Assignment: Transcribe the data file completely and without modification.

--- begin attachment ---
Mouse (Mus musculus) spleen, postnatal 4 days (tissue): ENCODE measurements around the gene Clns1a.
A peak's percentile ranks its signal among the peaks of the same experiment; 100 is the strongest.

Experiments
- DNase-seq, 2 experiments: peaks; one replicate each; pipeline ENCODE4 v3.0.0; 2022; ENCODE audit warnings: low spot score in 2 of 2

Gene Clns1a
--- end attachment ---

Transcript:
Mouse (Mus musculus) spleen, postnatal 4 days (tissue): ENCODE measurements around the gene Clns1a.
A peak's percentile ranks its signal among the peaks of the same experiment; 100 is the strongest.

Experiments
- DNase-seq, 2 experiments: peaks; one replicate each; pipeline ENCODE4 v3.0.0; 2022; ENCODE audit warnings: low spot score in 2 of 2

Gene Clns1a